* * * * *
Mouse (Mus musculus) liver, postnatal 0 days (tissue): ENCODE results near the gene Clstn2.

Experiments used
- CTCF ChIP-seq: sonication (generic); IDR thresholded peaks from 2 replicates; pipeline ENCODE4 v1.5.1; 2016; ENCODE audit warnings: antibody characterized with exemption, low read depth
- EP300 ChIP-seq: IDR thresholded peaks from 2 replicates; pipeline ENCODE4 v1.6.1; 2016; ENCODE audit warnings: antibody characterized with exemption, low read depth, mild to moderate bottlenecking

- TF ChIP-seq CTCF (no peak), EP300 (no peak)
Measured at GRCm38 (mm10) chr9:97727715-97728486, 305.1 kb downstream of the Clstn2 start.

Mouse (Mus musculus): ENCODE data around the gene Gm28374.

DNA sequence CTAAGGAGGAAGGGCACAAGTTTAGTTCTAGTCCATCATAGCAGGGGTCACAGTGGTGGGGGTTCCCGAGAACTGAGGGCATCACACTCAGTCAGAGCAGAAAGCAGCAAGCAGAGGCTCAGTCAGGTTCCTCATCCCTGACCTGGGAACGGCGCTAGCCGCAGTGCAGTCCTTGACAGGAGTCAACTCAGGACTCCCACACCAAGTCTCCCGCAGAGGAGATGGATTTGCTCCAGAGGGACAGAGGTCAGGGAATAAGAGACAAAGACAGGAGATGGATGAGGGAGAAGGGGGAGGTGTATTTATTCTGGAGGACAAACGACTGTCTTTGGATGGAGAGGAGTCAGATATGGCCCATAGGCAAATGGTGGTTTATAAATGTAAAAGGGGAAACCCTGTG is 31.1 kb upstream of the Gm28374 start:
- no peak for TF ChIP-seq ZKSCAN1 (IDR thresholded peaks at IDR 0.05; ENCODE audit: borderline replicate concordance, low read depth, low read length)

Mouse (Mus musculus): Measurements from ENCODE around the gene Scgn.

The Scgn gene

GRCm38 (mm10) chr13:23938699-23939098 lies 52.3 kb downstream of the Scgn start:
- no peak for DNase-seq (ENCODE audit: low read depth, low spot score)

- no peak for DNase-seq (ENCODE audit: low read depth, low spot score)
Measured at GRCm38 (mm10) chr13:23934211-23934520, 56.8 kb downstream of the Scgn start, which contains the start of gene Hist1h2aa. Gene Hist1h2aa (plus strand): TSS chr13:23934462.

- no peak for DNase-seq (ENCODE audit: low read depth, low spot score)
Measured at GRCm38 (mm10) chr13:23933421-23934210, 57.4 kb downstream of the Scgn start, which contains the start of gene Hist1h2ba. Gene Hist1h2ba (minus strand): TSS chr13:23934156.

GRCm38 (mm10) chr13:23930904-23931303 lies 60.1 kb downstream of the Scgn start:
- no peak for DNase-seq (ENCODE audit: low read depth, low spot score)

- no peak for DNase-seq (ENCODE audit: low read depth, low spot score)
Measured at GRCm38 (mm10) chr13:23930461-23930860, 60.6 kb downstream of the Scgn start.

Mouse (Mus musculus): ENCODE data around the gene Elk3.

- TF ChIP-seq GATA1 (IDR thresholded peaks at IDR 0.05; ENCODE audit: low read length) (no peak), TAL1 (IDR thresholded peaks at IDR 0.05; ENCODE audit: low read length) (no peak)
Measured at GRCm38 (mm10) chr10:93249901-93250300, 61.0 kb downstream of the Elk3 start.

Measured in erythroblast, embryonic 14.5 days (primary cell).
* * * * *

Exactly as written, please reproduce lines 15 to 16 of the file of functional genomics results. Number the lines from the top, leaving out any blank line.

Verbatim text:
Measured at GRCm38 (mm10) chr13:23934211-23934520, 56.8 kb downstream of the Scgn start, which contains the start of gene Hist1h2aa. Gene Hist1h2aa (plus strand): TSS chr13:23934462.

- no peak for DNase-seq (ENCODE audit: low read depth, low spot score)